For the 12 months to 31 December 2016, the AIM-quoted group generated revenues of US$22.5mln, a year-on-year rise of 11% (2015: US$20.3mln) as it sold a record 474.2mln tonnes of IOflo iodine.
Gross profits dipped to US$2.7mln (2015: US$4.3mln), although remaining in the black was no mean feat given that iodine prices fell 20% or so in 2016.
On top of the challenges posed by the lower prices, regulatory changes for fracking operations in the US – from which Iofina gets a lot of its feed – also hampered brine water supply.
That the company was able to turn a decent profit in a difficult trading environment has a lot to do with the tight rein it keeps on expenses, and Iofina continued to trim costs at its IOsorb processing plants in 2016.
“The board is pleased with the company's 2016 performance, which saw revenue increase 11%, record sales of IOflo iodine and record sales of non-iodine derivatives,” said President and chief executive Tom Becker.
“During the year Iofina and its partners faced regulatory changes affecting brine disposals at Arbuckle disposal wells, and where practical, made improvements to our systems to provide as much iodide rich brine to our production facilities as possible.
“Iofina is committed to controlling existing plant operational costs as well as looking to produce at new sites to expand production and reduce our overall production costs.”
Strong financial footing secured
Last summer, Iofina announced a new debt restructuring deal which also saw it secure an additional US$10mln of funding.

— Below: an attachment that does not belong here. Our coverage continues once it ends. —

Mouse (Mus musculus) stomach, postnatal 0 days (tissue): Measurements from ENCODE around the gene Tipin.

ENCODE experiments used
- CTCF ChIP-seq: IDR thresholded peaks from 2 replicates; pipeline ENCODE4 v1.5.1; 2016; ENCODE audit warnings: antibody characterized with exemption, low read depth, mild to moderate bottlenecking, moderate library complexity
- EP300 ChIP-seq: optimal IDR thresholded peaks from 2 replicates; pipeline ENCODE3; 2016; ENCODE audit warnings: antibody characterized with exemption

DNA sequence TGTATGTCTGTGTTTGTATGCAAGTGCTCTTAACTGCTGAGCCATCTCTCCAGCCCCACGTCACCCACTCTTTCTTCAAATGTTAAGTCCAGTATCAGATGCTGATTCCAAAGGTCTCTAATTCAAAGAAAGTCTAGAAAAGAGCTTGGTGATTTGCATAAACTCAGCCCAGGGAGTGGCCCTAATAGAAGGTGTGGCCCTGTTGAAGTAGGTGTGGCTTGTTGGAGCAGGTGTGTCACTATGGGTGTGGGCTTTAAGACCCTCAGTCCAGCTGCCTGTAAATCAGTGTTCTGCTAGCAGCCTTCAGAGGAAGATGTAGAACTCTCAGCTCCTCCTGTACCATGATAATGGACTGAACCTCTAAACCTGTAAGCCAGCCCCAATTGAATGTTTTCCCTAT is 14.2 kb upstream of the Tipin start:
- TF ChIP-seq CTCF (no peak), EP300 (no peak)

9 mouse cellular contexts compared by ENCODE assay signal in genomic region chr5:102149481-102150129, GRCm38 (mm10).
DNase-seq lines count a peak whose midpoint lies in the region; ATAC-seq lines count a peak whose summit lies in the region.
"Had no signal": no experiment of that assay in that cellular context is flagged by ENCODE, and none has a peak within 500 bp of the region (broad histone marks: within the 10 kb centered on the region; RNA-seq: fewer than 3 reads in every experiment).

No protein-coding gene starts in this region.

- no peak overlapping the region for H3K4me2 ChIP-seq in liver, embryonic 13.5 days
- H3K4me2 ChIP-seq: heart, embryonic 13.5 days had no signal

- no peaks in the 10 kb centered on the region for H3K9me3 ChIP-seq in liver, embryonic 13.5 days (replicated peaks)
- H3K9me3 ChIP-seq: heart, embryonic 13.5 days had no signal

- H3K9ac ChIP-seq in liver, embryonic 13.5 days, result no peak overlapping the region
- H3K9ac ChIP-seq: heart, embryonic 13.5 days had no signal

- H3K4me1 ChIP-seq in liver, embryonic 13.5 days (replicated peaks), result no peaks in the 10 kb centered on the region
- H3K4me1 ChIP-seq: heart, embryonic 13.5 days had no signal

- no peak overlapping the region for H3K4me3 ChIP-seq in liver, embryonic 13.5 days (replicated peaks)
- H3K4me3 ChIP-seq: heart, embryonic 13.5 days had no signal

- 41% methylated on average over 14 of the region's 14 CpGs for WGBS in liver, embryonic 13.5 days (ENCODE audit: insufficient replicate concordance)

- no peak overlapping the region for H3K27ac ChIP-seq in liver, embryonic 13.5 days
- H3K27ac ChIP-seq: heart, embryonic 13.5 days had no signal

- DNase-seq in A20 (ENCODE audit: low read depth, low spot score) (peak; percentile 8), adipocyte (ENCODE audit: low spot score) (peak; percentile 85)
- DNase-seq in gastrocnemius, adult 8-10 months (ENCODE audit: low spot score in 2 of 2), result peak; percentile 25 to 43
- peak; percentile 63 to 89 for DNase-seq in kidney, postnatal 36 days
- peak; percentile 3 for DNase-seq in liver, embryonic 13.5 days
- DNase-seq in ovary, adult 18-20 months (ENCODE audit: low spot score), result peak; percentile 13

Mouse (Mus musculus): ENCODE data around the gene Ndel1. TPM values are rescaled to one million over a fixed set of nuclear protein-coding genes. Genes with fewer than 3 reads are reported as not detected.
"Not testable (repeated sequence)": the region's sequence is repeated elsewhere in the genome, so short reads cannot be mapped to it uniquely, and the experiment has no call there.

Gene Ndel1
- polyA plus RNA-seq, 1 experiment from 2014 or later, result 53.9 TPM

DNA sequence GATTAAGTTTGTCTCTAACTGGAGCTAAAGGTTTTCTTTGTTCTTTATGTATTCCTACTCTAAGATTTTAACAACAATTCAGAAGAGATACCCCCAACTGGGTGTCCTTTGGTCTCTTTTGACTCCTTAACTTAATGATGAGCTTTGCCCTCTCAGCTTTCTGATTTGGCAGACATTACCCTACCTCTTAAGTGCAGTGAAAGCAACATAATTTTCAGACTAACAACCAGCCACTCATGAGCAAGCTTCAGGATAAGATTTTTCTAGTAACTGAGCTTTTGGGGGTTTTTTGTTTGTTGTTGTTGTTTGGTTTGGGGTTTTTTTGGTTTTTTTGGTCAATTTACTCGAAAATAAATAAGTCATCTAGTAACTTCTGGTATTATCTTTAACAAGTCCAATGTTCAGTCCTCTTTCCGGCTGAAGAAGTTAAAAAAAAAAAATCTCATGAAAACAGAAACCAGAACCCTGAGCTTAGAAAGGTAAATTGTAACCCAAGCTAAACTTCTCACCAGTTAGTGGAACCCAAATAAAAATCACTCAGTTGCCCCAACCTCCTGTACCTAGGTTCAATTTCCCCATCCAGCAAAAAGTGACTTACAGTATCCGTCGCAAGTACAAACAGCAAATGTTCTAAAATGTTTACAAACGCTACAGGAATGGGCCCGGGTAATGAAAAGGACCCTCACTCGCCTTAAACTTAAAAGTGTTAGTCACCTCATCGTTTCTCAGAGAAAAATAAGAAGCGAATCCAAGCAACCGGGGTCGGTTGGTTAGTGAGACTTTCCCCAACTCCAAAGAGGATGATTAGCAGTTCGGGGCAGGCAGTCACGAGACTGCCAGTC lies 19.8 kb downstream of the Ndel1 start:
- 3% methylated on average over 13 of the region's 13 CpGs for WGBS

The maturity date for the US$20mln convertible debts owed to Stena Investment (US$15mln) and Panacea Limited (US$5mln) was pushed back until June 2019, while interest rates were lowered to 5% from 6% as well. That has allowed the firm to reduce its immediate cash payments.
On top of that, Stena greed to extend a further US$10mln line of credit which is designed to give Iofina flexibility for its operations and expansion plans.
Becker said the financing progress made in 2016 was ‘important’, adding that it “will assist the group in executing its business objectives”.
Outlook much improved as prices rally, regulations ease
The iodine price, which obviously has a huge impact on Iofina’s financial performance, has been on the wane in recent years and fell another 20% in 2016.
With prices under pressure for a prolonged period, several of Iofina’s competitors have been forced to scale back or close their operations entirely.
Pleasingly for investors and for Iofina, iodine prices are showing signs of stabilising and have bounced off the late-2016 lows.
This bodes well for the coming years, especially when coupled with its lower cost base and fewer competitors.
Regulatory bodies also seem to be relaxing their stance a little bit, with one example being the state of Oklahoma.
New rules and restrictions have been brought in in recent years in response to the increased amount of oil and gas exploration which authorities think could be linked to higher numbers of earthquakes over the past few years.
This “seismic activity” fell in 2016 and has continued to decline into 2017 which means that any further action that could affect the supply of waste water and brine to Iofina is unlikely.
As for first half production figures for this year, Becker said Iofina was still on track to produce 215-230 million tonnes of iodine.
finnCap thinks shares are worth almost double
City broker finnCap reckons Iofina shares are undervalued and are worth almost double what they’re currently changing hands for.
Analyst Raymond Greaves, who has a target price of 20p, said this morning: “Iofina performed as well as it could in a tough environment in 2016.
“Amidst fraccing restrictions and iodine prices down a further 20%+, the company restructured its convertible debt, took proactive steps to move 2x IOsorb plants to more productive sites and reduced production cost.
“The outlook for FY2017+ is starting to look a little brighter.”
Shares opened 2% lower at 12.25p on Friday.
--Updates for share price and broker comment--